I liked this book. I liked Jack. He is what kept me going in this book. The story is complicated with many twists and turns
- Kay’s Book Reviews
It’s a good psychological thriller, set in interesting terrain, and I’m glad I got the opportunity to read it
- Sadie Forsythe.
Jack Lauder, a man of simple pleasures, was a successful lawyer who enjoyed nothing more than climbing in the mountains and a good old competitive game of chess. But he is about to be dragged into a deadly world of deception, where truth and fiction become inseparable, and the life he knew will be changed forever.
The battle for his sanity begins when his wife, Rachel dies after a tragic climbing accident during a snowstorm. He found it hard to mourn her loss because her body was never recovered. Now, the question of her existence taunts him as she continues to appear before him. His sense of reality is on the verge of collapse, but right now that is the least of his worries …
Somebody has a very personal vendetta against Jack and he must put all the pieces of the puzzle together to figure out why he is being framed. He finds himself caught up in a web of drug-smuggling and murder. In a haze of confusion, Jack will have to think several moves ahead to survive this hostile game against an opponent who will stop at nothing until Jack is annihilated.
Successful lawyer Jack Lauder is rather puzzled when he is commissioned to tie up the UK assets of his former friend Sir Vincent Haringer’s estate. Jack and the entrepreneur adventurer were once close friends, however of late Jack, although always loyal, had felt the need to distance himself from Vince’s often dubious affairs especially when a key witness in a libel case Vince was involved in dies suspiciously.
It all seems simple enough and Jack makes his way to the cliff edge priory on St Cuthbert’s Isles to begin cataloging Vince’s collection of rare books and manuscripts. A couple honeymooning on St Cuthbert’s Isles immediately attract Jack’s attention. Something doesn’t fit? Their behaviour is odd and what is the purpose of their early morning rendezvous with a fishing boat and low flying small plane.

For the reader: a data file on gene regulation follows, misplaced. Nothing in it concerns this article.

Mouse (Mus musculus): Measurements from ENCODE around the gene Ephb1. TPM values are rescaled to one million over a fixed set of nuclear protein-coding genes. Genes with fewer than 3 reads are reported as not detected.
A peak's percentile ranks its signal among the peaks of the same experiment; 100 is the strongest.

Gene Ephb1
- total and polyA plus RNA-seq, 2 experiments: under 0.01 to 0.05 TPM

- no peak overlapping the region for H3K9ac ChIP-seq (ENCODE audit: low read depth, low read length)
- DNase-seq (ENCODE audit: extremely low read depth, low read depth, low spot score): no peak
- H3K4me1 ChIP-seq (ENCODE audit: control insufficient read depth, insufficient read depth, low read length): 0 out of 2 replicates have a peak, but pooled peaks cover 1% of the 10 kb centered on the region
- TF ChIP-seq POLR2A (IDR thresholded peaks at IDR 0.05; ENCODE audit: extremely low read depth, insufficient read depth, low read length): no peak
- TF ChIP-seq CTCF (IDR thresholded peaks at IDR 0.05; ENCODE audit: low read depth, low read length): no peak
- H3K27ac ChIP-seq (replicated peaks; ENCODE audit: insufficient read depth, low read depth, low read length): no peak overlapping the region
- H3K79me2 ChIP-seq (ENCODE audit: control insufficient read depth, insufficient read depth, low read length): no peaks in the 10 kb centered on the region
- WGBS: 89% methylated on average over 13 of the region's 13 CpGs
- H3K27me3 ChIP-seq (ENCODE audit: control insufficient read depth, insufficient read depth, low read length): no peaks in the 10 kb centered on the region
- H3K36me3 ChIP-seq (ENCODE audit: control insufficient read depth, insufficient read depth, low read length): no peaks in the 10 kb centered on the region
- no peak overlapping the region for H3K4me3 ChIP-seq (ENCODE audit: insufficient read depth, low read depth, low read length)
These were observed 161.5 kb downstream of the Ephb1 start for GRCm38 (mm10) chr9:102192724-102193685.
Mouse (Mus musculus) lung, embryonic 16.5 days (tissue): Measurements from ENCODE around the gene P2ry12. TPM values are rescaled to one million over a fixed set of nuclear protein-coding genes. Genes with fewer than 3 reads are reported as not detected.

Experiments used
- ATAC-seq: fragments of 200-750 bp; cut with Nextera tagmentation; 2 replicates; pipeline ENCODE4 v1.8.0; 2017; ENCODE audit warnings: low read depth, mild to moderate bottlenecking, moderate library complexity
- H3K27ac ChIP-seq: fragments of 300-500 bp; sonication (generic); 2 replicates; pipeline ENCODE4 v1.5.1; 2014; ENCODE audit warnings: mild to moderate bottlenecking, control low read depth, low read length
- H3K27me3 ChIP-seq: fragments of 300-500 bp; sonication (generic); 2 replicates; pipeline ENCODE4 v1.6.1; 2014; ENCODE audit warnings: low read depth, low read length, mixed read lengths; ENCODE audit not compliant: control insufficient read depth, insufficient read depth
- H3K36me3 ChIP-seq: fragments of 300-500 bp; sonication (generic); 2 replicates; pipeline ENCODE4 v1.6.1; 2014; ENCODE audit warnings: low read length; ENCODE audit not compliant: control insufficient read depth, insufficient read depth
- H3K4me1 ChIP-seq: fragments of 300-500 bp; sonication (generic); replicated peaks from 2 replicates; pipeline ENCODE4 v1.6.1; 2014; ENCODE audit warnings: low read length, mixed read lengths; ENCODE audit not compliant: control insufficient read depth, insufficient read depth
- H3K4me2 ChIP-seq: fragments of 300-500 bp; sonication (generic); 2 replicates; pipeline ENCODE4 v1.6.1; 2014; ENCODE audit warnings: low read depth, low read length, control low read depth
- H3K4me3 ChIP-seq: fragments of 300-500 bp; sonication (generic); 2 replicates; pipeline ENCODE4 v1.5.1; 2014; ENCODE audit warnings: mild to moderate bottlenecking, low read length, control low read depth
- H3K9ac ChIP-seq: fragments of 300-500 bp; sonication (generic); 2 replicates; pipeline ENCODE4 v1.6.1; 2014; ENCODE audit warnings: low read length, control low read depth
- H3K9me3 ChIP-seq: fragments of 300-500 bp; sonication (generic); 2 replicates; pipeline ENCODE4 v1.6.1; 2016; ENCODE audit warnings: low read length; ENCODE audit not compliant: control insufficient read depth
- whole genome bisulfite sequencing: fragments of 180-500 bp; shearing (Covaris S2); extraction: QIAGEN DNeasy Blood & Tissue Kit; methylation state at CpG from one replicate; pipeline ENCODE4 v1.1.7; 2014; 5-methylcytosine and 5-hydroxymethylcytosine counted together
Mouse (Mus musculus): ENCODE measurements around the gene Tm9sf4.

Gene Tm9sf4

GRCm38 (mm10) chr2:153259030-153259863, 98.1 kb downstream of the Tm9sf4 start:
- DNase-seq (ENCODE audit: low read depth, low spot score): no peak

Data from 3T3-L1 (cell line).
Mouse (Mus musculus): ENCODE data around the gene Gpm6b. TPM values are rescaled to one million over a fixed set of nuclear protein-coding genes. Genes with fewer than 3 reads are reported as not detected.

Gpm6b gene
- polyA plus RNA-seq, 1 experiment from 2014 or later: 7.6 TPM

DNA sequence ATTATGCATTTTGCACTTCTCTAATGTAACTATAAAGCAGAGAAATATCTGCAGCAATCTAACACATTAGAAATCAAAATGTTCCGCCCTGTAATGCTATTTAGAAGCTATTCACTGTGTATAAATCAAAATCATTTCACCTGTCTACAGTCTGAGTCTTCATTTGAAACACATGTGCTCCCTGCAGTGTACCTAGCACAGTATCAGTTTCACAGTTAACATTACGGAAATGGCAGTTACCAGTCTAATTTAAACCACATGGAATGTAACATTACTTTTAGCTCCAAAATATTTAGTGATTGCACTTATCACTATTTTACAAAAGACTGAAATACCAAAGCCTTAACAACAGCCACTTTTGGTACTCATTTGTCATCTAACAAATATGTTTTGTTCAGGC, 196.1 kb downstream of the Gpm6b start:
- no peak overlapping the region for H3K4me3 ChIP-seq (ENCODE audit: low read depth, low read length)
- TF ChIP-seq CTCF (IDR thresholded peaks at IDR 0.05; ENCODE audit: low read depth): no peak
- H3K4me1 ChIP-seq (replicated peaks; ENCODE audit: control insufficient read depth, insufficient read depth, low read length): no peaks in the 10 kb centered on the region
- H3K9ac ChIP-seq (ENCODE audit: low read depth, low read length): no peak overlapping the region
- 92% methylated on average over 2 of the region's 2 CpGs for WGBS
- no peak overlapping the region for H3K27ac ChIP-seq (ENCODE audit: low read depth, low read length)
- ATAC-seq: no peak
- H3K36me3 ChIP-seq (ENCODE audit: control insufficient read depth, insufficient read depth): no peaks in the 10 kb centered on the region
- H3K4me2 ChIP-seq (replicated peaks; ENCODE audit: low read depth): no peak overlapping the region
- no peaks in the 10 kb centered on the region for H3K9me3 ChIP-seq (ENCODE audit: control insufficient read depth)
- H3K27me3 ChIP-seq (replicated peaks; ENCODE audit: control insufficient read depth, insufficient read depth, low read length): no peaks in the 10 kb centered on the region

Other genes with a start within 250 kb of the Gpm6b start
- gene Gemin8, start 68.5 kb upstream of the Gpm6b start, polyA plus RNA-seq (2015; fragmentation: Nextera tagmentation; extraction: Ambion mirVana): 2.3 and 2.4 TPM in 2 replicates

People from Jack’s past life as Vince’s lawyer begin to crop up inexplicably and a strange series of coincidences indicate that this is not a simple assignment but a game of chess where the faceless players are always one move ahead.Jack, once a man of simple pleasures, who enjoyed nothing more than climbing in the mountains and a good old game of chess is dragged into a deadly world of deception, where truth and fiction become inseparable, and the life he knew will be changed forever.
And why does Rachel, Jack’s former wife who died in a climbing accident begin to haunt him in dreams and visions. Did he really see her in Nijmegan? Her body was never recovered after all. . His sense of reality is on the verge of collapse, but that is the least of his worries; caught up in a web of drug-smuggling and murder, Jack will have to think several moves ahead to survive this hostile game against an opponent who will stop at nothing until Jack is annihilated.
It seems Vince never forgave Jack, for what he imagined as disloyalty. Did Vince set set up a series of intricate traps to lure Jack into, to discredit, humiliate and ultimately destroy him. Is Harry, Vince’s brother orchestrating this game now Vince is dead?
Jack finds himself pursued by corrupt cops and the NE England version of the Mob as he picks through the interlaced strands of the two cases he has been lured into by this implacable opponent.
The Eighth Square starts in fourth gear and the author keeps his foot on the gas throughout. The various sub plots knit together with precision. Hindle uses his knowledge in the fields of aviation, mountaineering, chess, astronomy and sailing to inform his imagery and his plot in a fascinating way.
Hindle makes the North East of England come alive with his vibrant descriptions of the various locations including the intriguing St Cuthbert’s Isles.
Great characters, original plotting, steady pace and an excellent drip feed of the back story make this a enjoyable and involving read, with a sensational twist in the tail.
Clive Hindle is a lawyer with his own practice in Newcastle. Clive was an active mountaineer, fencer and tournament chess player for many years. Clive has worked in the Attorney Generals Chambers in Hong Kong where he was involved at a time of turbulent change in some of the most high profile cases of the then Crown Colony’s recent history. He returned to the North East in 1978 and set up his own firm in North Shields.